A few days ago I did a major trim on the whole tank and got a green water bloom. I normally carry 50% water changes in this tank weekly. This time I started to do 50% water changes every 3 days, and at the 3rd water change I did a 75% one to eradicate the algae. Always use treated water and temps hardly differ more than a Celsius. Well today, the day after the big water change I found my Uaru on the bottom of the tank, gasping heavily, with ragged fins, but no noticeable fungus or bacterial marks (no white spotting, no redness, just ragged fins). He still reacts to my hand, but is very weak, can hardly swim and is gasping.
Besides the water changes, I also tweaked the co2 valve, and I may have gone a little overboard because I noticed my Columbian tetras hanging in a group without moving much (they normally scatter throughout the tank and they normally tell me when co2 is too high with the grouping behavior).
I don't know, it may have been the co2, it may have been the water changes... I don't really know, I tested for nitrogen and the three readings are zero (tank has sump filtration and is very heavily planted, I actually feed quite a bit more than normal to keep the plants happy).
Right now I figured it would not be good for the Uaru to stay at the bottom where decomposition takes place. I have placed him in 2 gallon contained with an airstone and aquarium water, and have medicated with Methylene blue at 50% dose. I'm not sure what else to do, he doesn't seem bloated, but at the state he's in I don't think he's going to make it. No fish that I've seen in that state have made it. But I have to do anything I can to save this guy.
Ill be waiting for your response, sorry for the very long post, I am very distressed, This guy was very hard to get and I've grown very attached to him.
Regards
Roberto
<Roberto, a bunch of things to consider here. The first is that Uaru species are delicate. Right up there with wild-caught Discus, and generally do badly in community tanks. Exposure to parasites and pathogens in "cheap" aquarium fish can be a serious risk, so best avoided. If you've heard the horror stories that come from mixing Discus with Angelfish you'll know what I'm talking about here. Certainly, quarantine any tankmates before adding to the Uaru aquarium. Thirdly, Uaru need a lot of heat -- 28-30 C. Anything below that will weaken their immune systems. Again, this is VERY similar to Discus. Fourthly, they probably need soft, acidic water to do well. Might be some latitude here with locally-bred specimens, but realistically, 1-5 degrees dH, pH 6-7 is what we're aiming for. Yet again, this is Discus-level fishkeeping. Finally, they're herbivores, and substantial amounts of fresh greens are essential. Cooked peas, spinach, cucumber and small bits of fruit, alongside Spirulina-based flake and wafers, are what you want. Avoid using too much protein-rich food, including traditional flake food. There's good evidence that even with Goldfish and Koi, let alone Uaru, offering meaty foods as anything more than occasional treats can cause health issues, from constipation through to serious vitamin deficiencies and fatty deposits around their internal organs. Short term, I'd be treating as per Hexamita infection, using a combination of Metronidazole and an antibiotic (or something like eSHa HEXAMITA if these aren't available) simply as a good general purpose approach to cichlid maladies. Long term, I'd be optimising environmental conditions, removing inappropriate tankmates -- these include not just species unable to handle the heat, but also species that need meaty foods. Review Discus maintenance, and keep Uaru in much the same way, albeit with the accent on plant-based foods. Juvenile Uaru are social it is true, but the adults form pairs, and like Discus, singletons can be maintained successfully in quiet, shady tanks without much noise or activity. Cheers, Neale.>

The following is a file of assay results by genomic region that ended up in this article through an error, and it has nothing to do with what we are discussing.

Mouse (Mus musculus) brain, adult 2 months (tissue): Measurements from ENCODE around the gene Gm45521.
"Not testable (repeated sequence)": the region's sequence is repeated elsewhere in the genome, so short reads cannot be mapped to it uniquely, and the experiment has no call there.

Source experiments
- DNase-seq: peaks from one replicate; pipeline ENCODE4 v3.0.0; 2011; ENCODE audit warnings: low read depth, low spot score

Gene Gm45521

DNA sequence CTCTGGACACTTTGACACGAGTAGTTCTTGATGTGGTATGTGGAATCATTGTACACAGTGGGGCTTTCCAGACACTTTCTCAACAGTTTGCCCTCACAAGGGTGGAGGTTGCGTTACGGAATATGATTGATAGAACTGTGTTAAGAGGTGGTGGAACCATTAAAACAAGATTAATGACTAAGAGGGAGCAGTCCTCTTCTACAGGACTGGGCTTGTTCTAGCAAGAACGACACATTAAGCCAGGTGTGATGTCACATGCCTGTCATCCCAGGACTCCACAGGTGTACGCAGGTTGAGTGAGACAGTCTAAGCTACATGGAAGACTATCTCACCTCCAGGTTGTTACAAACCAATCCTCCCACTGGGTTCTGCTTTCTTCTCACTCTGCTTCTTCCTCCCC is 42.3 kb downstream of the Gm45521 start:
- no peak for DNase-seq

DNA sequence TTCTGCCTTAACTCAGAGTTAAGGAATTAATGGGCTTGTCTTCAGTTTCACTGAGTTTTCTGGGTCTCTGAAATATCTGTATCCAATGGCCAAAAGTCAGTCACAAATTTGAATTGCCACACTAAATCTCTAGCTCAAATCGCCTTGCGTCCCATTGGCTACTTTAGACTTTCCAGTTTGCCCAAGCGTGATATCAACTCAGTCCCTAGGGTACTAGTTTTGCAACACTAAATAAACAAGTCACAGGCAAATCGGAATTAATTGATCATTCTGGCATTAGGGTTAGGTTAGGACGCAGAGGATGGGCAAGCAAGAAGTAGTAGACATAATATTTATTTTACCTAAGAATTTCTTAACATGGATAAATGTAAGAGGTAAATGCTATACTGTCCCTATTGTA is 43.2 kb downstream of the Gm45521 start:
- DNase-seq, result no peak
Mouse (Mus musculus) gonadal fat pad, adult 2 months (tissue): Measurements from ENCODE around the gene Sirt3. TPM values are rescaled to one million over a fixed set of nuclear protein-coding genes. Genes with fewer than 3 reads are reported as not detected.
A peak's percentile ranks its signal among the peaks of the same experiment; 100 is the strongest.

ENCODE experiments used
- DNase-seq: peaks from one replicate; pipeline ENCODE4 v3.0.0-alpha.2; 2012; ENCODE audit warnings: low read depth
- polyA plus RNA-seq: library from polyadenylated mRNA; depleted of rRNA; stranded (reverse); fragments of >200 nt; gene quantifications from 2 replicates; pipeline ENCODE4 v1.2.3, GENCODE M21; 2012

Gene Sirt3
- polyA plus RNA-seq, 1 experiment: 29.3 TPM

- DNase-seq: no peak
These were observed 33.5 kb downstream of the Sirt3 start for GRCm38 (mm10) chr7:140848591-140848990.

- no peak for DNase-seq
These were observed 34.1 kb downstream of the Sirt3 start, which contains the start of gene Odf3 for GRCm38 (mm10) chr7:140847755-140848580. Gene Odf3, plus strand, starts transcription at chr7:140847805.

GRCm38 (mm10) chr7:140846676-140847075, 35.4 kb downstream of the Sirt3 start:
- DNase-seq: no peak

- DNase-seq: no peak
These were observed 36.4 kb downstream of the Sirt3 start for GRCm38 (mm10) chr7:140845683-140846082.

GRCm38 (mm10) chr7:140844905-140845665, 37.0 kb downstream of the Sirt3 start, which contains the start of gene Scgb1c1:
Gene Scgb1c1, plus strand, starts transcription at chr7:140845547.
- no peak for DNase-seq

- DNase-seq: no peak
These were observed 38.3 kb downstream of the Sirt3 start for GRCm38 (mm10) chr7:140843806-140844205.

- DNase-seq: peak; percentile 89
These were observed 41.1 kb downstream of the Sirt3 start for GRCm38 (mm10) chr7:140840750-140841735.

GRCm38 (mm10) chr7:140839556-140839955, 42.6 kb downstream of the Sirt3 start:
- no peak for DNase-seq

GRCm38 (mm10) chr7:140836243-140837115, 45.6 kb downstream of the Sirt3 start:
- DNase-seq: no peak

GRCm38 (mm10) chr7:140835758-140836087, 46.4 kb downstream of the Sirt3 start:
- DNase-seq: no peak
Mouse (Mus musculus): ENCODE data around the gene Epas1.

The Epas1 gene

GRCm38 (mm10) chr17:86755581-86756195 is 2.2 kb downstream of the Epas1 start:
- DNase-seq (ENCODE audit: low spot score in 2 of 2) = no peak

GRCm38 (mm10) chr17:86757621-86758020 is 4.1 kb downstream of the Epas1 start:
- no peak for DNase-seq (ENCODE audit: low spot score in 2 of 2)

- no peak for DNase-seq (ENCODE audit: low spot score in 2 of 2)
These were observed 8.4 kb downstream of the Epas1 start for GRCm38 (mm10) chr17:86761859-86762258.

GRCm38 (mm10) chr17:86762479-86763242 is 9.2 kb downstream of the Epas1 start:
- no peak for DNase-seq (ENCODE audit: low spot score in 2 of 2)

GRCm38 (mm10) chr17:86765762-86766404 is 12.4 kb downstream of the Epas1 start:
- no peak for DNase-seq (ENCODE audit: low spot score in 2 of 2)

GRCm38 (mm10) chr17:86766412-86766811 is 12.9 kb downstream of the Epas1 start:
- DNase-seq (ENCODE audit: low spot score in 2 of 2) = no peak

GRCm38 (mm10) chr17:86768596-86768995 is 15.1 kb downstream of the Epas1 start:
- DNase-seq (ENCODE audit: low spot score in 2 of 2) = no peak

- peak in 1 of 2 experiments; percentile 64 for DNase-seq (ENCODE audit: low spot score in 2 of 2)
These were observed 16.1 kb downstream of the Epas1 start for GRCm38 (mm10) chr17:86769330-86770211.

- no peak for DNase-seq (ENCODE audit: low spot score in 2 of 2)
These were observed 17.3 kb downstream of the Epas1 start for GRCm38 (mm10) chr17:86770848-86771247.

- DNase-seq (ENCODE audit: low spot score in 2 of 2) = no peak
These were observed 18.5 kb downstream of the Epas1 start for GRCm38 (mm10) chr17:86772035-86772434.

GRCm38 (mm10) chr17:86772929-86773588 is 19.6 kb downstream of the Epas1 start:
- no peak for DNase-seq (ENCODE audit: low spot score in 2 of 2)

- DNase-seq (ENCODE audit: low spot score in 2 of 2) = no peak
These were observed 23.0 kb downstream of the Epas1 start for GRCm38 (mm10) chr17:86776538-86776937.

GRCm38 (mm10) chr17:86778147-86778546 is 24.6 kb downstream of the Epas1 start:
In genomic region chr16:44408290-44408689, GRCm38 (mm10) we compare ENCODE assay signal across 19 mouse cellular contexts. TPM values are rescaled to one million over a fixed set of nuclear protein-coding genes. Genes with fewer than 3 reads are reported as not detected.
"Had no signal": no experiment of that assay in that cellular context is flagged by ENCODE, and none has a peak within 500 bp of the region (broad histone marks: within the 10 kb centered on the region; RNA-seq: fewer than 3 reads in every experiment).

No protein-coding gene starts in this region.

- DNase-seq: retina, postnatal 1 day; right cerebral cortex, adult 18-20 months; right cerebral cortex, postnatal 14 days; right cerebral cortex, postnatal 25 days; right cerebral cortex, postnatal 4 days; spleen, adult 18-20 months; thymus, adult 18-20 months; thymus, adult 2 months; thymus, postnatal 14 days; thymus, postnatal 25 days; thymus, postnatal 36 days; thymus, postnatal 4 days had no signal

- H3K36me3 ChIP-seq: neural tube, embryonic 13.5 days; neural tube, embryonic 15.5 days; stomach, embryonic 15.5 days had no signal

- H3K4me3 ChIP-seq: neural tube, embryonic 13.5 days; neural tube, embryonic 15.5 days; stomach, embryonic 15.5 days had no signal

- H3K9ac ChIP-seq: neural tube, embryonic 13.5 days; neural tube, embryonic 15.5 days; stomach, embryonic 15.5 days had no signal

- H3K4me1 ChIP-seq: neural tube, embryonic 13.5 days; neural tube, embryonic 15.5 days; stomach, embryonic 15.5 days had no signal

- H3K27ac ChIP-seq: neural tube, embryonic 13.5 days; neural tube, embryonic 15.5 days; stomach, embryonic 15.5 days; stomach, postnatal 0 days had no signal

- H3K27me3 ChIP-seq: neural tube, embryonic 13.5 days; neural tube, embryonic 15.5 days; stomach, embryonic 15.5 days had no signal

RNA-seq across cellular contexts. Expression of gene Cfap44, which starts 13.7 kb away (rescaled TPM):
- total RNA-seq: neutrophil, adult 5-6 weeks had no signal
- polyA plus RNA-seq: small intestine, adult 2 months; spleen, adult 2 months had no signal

Re: Need help with dying Uaru   RMF     10/11/17

Hello, thanks for the very informative response.
<Welcome>
The guy is now swimming upright and is more responsive to stimulus. I may actually believe CO2 overdosing was at play here also. I will be checking on his fins in a while when I arrive home.
<Agreed, and good>
some addressing of the points you told me:
this is the tank that receives the most maintenance, it stays at around 7.5 ph, 8 dGH and 8 dh (I know, not optimal). I just want to point out I actually have another Uaru, this one is 20 cm adult I got last year and have kept in a south American cichlid aquarium (230 gal), but I got him already at the 15 cm mark. The small and big Uarus do get greens, since I also keep a couple fancy Plecos feeding them zucchinis and other greens also involves the Uarus feeding. Also, the small Uaru nibbles on plants, particularly Hygrophila and staurogyne species which he devours happily. I also feed a combination of Spirulina and normal flakes with new life spectrum to all fish, although all in all they do get their share of meaty foods, which probably isn't good as you have pointed out.
Water temp of the planted tank stays at 25-26C, so yeah, below what is needed. All in all I reckon he's not in the best of conditions, even less for a 4 cm fish, which are more delicate than adult, robust fish.
Thank you, I will probably set up a different tank for him to grow out while he reaches the size to go to the main cichlid tank. I will also be upgrading the cichlid tank, the jump will be towards a 540 gal. The current main south American has the adult Uaru, 2 Geophagus steindachneri, 1 Green phantom Pleco, 1 blue phantom, and a school of 5 Festivums.
I have two adult Andinoacra rivulatus in separate tanks. I was wondering if they would be compatible with the rest of the fish in the eventual 540 gal?
<Will ask Neale to respond here. Bob Fenner>
Thank you
Sincerely
Roberto